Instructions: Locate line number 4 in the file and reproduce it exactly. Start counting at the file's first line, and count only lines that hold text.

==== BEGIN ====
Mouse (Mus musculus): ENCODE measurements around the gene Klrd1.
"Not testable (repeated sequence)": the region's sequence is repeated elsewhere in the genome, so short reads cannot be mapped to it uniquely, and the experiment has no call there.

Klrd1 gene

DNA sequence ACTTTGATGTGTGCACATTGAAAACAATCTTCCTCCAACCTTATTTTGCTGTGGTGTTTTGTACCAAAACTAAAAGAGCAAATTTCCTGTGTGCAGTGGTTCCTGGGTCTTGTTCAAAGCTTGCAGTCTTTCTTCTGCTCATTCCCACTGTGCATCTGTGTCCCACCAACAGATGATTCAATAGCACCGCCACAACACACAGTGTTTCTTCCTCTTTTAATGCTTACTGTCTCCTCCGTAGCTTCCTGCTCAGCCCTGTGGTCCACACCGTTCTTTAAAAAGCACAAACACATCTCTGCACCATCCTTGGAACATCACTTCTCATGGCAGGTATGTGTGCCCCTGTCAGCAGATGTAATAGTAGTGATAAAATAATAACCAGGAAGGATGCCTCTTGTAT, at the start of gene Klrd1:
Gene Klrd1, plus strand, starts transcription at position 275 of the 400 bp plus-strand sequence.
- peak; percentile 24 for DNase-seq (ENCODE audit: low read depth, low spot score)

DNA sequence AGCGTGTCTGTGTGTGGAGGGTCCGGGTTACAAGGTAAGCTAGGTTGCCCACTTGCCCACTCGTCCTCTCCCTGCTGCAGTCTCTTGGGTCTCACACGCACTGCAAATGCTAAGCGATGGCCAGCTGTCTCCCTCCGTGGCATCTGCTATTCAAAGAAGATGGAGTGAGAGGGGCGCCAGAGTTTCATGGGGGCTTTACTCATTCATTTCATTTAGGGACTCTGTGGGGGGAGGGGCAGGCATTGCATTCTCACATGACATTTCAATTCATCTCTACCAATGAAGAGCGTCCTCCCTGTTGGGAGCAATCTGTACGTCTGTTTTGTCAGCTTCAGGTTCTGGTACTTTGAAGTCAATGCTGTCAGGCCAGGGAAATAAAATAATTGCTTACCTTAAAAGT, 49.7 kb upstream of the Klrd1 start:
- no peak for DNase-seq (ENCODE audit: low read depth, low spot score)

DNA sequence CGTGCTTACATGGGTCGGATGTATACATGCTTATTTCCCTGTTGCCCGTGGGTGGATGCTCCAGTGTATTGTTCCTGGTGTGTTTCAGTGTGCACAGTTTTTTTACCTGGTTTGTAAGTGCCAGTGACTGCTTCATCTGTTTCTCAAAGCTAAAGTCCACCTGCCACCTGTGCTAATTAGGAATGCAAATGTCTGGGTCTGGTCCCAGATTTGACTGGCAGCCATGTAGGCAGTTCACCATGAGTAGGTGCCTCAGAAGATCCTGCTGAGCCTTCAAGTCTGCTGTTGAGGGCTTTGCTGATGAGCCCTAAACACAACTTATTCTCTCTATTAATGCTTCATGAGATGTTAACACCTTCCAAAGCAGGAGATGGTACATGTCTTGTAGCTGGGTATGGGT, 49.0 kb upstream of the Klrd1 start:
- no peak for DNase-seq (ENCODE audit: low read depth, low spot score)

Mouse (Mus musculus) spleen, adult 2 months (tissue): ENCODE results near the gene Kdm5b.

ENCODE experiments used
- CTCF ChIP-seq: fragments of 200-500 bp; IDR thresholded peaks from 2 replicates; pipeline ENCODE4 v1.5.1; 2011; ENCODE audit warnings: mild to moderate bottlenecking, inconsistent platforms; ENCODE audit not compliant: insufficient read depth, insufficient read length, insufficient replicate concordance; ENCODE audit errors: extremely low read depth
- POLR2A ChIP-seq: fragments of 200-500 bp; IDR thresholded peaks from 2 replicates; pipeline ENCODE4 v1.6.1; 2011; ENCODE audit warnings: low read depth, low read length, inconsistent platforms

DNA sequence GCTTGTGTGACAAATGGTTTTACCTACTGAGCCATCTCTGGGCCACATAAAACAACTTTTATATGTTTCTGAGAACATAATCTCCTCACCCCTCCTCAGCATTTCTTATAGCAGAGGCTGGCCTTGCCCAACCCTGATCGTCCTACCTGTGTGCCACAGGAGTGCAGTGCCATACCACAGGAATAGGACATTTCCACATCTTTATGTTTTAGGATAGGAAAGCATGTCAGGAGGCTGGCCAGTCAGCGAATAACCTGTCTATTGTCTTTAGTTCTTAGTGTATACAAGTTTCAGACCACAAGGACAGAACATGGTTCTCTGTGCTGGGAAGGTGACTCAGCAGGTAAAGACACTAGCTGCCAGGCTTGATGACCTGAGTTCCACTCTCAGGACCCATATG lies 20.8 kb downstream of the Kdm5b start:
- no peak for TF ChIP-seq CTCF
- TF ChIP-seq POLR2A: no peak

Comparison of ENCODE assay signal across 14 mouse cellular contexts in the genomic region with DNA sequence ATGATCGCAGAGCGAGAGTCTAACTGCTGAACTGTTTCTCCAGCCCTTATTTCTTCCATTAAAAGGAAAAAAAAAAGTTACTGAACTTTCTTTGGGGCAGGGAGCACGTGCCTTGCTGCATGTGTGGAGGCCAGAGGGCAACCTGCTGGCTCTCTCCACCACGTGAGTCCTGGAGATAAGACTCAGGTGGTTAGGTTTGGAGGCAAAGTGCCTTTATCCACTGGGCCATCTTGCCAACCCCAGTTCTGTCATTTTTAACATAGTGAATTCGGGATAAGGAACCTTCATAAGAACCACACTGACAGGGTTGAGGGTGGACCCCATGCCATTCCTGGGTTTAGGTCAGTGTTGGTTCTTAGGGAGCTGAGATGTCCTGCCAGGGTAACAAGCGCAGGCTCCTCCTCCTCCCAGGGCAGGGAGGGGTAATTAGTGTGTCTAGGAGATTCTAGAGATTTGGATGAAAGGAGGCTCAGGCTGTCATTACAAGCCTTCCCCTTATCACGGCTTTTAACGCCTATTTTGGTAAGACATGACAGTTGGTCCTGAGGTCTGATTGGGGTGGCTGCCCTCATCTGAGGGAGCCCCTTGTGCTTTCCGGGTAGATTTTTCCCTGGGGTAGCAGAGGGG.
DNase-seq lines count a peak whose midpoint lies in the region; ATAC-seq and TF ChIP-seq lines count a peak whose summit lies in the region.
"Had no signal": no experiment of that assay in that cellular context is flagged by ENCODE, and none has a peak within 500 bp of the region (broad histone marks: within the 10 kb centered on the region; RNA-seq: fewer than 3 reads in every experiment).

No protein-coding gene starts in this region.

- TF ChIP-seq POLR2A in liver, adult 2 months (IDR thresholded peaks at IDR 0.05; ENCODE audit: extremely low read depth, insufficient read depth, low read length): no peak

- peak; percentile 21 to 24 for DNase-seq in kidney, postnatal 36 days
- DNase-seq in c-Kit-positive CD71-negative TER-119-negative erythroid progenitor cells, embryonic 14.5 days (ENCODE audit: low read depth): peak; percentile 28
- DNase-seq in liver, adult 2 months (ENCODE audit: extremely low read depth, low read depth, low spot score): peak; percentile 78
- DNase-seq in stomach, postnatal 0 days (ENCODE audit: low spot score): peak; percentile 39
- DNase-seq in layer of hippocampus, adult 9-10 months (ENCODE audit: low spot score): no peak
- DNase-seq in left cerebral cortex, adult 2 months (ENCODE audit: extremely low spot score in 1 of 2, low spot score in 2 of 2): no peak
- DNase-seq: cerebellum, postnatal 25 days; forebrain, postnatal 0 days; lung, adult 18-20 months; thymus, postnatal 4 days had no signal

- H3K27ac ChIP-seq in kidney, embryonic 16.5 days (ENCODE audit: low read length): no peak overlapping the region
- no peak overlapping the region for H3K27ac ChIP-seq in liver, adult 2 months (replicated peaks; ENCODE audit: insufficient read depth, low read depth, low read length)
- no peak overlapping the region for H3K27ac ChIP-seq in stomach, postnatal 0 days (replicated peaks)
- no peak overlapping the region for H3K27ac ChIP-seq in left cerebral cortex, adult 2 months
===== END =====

DNA sequence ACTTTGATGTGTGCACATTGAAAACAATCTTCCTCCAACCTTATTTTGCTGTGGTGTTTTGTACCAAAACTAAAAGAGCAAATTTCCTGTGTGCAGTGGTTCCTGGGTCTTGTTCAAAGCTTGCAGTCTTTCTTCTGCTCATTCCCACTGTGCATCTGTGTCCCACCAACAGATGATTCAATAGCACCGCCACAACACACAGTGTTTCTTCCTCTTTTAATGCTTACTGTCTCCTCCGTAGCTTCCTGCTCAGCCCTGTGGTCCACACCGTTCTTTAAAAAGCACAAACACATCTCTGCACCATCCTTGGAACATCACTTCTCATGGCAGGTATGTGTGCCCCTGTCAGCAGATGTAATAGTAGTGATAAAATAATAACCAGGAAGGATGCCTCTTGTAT, at the start of gene Klrd1: